Richard Revesz

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Richard Revesz
Richardrevesz.jpg
Born Richard L. Revesz
May 9, 1958
Buenos Aires, Argentina
Nationality United States
Fields Environmental Law
Institutions New York University School of Law
Alma mater Princeton University
Massachusetts Institute of Technology
Yale Law School

Richard L. "Ricky" Revesz (born May 9, 1958) is the Director of the American Law Institute[1] and a law professor and dean emeritus at the New York University School of Law. He is one of the nation's leading experts on environmental law, regulatory law and policy.

Early life, Education[edit]

Born in Buenos Aires, Argentina, Richard Revesz graduated summa cum laude in Civil Engineering and Public Affairs from Princeton University and received an M.S. in Civil Engineering from Massachusetts Institute of Technology. He continued his studies at Yale Law School, where he was editor-in-chief of Yale Law Journal.[2] Upon graduation, he clerked first for Chief Judge Wilfred Feinberg of the United States Court of Appeals for the Second Circuit and then clerked for U.S. Supreme Court Justice Thurgood Marshall, where he met his wife, Vicki Been [3] who was also clerking at the Supreme Court, for Justice Harry Blackmun.[4]

Academic Career[edit]

Revesz began his academic career in 1985, joining the faculty of NYU Law as an assistant professor. By 1990, he was a full professor of law, teaching Environmental and Administrative Law. In 2001, he was named Lawrence King Professor of Law and, a year later, he succeeded John Sexton as dean.[5] He stepped down as dean after 11 years in May 2013. Revesz also has been a visiting professor at Princeton's Woodrow Wilson School of Public and International Affairs, Harvard Law School, Yale Law School, and the Graduate Institute of International Studies in Geneva, Switzerland.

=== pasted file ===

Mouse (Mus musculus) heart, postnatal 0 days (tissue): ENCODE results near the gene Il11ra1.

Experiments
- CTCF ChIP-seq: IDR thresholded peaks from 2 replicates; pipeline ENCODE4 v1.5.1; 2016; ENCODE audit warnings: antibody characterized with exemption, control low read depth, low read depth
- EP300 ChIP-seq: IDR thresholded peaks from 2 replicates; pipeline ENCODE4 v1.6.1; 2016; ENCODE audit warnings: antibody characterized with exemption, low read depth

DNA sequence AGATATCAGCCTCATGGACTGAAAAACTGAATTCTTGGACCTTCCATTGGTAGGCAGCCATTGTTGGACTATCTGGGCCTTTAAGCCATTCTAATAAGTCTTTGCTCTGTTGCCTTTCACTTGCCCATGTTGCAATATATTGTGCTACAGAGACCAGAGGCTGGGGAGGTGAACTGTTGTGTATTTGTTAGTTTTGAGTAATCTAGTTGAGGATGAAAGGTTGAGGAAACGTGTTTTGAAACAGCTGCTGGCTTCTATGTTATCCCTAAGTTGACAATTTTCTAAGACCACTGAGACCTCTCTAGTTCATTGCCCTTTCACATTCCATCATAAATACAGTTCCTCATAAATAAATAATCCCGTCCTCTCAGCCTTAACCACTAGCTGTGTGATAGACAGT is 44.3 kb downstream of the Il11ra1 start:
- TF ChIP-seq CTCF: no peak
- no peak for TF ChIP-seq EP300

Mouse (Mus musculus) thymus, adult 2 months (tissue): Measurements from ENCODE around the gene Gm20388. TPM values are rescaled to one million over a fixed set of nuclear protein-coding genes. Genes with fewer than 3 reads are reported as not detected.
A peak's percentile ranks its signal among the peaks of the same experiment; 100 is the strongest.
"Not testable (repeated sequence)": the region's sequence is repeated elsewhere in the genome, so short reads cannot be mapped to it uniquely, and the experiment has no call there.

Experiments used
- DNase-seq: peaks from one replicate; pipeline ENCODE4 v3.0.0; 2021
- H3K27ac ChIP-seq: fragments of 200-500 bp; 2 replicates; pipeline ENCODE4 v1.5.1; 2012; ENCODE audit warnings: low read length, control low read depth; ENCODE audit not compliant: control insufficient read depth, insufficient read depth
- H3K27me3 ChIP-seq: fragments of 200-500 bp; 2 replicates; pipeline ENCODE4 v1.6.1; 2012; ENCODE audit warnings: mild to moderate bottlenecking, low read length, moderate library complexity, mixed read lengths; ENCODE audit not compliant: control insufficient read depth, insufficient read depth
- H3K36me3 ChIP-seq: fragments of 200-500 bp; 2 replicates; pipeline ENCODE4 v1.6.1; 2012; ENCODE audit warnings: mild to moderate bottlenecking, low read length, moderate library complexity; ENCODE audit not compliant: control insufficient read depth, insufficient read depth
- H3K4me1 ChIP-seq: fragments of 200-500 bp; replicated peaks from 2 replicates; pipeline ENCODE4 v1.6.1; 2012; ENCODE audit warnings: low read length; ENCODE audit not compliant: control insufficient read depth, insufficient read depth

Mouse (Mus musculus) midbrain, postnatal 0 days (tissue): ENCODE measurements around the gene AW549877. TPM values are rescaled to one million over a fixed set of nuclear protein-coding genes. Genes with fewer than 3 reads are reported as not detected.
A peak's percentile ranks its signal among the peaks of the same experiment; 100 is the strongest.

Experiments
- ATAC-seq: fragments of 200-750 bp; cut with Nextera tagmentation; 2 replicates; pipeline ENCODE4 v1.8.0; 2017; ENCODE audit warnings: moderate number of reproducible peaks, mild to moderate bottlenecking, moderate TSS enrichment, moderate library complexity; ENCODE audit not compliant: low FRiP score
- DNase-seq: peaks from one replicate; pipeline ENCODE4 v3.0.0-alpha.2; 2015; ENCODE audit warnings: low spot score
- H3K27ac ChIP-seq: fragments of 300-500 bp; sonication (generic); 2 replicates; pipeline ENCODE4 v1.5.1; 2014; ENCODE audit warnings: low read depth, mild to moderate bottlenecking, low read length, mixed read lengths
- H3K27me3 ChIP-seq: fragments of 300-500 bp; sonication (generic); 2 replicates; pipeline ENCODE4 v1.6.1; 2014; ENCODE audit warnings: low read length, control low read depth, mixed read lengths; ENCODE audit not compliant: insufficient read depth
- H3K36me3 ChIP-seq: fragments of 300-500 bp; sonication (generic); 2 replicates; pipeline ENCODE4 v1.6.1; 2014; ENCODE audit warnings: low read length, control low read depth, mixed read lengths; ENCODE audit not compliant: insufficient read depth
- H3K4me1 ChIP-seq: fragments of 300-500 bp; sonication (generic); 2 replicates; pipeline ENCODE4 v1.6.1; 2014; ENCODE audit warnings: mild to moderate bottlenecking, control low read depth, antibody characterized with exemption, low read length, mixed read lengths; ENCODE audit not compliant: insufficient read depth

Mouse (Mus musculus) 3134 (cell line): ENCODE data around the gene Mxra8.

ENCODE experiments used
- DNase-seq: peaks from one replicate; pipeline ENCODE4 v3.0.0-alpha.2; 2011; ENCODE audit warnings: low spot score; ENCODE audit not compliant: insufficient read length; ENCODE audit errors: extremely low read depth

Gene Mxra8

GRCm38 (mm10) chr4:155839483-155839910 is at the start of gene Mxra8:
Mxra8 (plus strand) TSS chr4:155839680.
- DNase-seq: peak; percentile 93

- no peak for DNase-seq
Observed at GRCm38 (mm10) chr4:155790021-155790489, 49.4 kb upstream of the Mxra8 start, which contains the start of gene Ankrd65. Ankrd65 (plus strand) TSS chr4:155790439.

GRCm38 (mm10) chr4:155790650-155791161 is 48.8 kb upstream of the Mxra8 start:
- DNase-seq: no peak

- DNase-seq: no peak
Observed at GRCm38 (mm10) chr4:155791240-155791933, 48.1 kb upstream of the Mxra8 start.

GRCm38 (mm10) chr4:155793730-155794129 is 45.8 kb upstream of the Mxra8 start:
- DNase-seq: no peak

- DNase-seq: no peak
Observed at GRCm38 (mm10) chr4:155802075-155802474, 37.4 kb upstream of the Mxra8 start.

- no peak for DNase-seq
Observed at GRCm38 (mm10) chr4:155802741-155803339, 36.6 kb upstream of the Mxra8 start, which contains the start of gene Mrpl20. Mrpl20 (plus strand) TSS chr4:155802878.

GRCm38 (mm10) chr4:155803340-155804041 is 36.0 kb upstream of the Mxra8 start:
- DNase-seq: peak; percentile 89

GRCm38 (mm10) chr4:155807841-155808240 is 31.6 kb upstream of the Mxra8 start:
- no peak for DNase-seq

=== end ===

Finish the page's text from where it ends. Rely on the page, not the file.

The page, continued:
Notable Scholarship[edit]

An influential thinker in the area of environmental and regulatory law and policy, Revesz has published numerous books and articles in major law reviews and journals, focusing on federalism and environmental regulation, the design of liability rules for environmental protection and the role of cost-benefit analysis in shaping administrative and environmental regulation. His most recent book, Retaking Rationality: How Cost Benefit Analysis Can Better Protect the Environment and Our Health, which he co-authored with Michael A. Livermore, argues that the economic analysis of the law could be used by environmentalists and other progressive groups to strengthen environmental and public health policy and regulations.

After the book was published in 2008, Revesz and Livermore co-founded the Institute for Policy Integrity, a NYU Law-affiliated advocacy organization and think-tank dedicated to improving the quality of governmental decision-making. Established in the last few months of George W. Bush's presidency, the institute quickly got in the news for spotlighting the Bush administration's rush to adopt a raft of controversial regulations, known as "midnight regulations". Since then, Revesz has published several op-eds on a variety of environmental and regulatory issues, from the economic costs to offshore oil drilling[6] to sector carbon pricing.[7]